It follows a report which detailed sex abuse by priests in Pennsylvania

Pope Francis says the heart-wrenching pain of sex abuse victims was "long ignored, kept quiet or silenced."

He's responded to new reports of clerical sexual abuse and the ecclesial cover-up.

A report last week detailed sex abuse by hundreds of priests in the US state of Pennsylvania.

In a letter published on The Vatican website, the Pope calls on the church to be close to victims in solidarity, and to join in acts of prayer for those "atrocities".

"Crimes that inflict deep wounds of pain and powerlessness, primarily among the victims, but also in their family members and in the larger community of believers and nonbelievers alike.

"We abandoned them"

"Looking back to the past, no effort to beg pardon and to seek to repair the harm done will ever be sufficient.

"Looking ahead to the future, no effort must be spared to create a culture able to prevent such situations from happening, but also to prevent the possibility of their being covered up and perpetuated.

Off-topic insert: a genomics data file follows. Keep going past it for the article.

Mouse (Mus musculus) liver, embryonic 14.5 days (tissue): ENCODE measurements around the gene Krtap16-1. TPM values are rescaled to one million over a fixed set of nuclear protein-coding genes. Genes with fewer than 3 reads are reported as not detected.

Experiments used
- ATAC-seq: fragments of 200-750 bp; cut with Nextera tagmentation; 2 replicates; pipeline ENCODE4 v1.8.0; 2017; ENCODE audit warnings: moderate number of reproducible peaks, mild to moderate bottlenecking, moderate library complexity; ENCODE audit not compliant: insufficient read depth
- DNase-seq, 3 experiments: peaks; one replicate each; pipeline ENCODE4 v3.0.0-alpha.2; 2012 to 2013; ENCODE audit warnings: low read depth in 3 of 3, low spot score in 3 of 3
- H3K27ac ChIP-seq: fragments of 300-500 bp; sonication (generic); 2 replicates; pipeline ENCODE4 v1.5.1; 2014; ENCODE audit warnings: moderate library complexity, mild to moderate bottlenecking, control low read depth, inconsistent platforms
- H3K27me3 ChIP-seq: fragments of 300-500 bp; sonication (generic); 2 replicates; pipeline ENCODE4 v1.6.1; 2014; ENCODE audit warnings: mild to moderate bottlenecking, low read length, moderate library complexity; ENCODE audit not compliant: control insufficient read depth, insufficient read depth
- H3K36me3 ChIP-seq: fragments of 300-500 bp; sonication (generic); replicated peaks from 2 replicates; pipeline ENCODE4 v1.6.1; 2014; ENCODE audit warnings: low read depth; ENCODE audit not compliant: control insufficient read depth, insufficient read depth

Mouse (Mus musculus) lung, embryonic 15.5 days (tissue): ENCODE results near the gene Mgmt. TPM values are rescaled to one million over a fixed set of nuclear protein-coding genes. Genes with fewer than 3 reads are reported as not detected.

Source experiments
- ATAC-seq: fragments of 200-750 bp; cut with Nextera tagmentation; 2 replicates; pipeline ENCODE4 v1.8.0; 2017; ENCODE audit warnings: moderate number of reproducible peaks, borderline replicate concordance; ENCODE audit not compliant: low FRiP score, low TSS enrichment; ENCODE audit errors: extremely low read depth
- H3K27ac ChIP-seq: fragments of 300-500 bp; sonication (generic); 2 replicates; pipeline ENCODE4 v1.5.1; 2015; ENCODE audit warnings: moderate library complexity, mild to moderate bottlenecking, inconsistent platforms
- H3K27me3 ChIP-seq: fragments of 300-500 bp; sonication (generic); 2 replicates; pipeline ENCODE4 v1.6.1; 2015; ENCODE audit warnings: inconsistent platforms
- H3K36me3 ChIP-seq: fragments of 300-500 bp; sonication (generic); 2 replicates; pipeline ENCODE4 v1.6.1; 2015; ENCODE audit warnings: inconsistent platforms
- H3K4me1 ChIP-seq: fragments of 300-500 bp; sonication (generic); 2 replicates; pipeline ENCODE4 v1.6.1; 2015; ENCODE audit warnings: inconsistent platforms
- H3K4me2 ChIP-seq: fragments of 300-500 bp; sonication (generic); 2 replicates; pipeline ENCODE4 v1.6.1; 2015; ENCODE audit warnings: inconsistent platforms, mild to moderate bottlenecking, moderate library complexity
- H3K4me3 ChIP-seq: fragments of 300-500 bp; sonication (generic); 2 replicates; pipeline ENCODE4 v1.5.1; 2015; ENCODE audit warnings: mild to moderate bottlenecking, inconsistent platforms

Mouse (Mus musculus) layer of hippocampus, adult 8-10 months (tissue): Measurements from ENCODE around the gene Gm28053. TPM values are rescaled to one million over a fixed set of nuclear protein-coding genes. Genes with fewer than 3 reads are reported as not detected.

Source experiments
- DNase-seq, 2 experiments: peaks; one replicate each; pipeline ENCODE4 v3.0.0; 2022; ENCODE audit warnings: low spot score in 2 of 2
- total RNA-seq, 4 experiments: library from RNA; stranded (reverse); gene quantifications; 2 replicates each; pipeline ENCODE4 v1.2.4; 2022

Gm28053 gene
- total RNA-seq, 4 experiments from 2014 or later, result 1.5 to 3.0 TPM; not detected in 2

"The pain of the victims and their families is also our pain, and so it is urgent that we once more reaffirm our commitment to ensure the protection of minors and of vulnerable adults."

Pope Francis adds: "With shame and repentance, we acknowledge as an ecclesial community that we were not where we should have been, that we did not act in a timely manner, realising the magnitude and the gravity of the damage done to so many lives.

"We showed no care for the little ones; we abandoned them."

"Frustrated and disappointed"

The One in Four charity, which works with those who have been affected by child sex abuse, said it was 'frustrated and disappointed' with the Pope's response.

One in Four Director Maeve Lewis. Photo: Sam Boal/

Executive Director Maeve Lewis said: “There is nothing in this new communication from Pope Francis to show that the Vatican intends to put in place clear laws and protocols that will hold every bishop and cardinal who shield sex offenders and place them in positions where they can continue to abuse children.  

"Survivors are tired of meaningless apologies and expressions of solidarity that do not involve a clear call to action.”

She added: “The Pope’s visit is very distressing to many survivors, retriggering old emotions of shame, humiliation, despair and anger.  

"The least they deserve during this papal visit is a clear commitment that the Catholic Church finally intends to deal with clerical child sexual abuse.”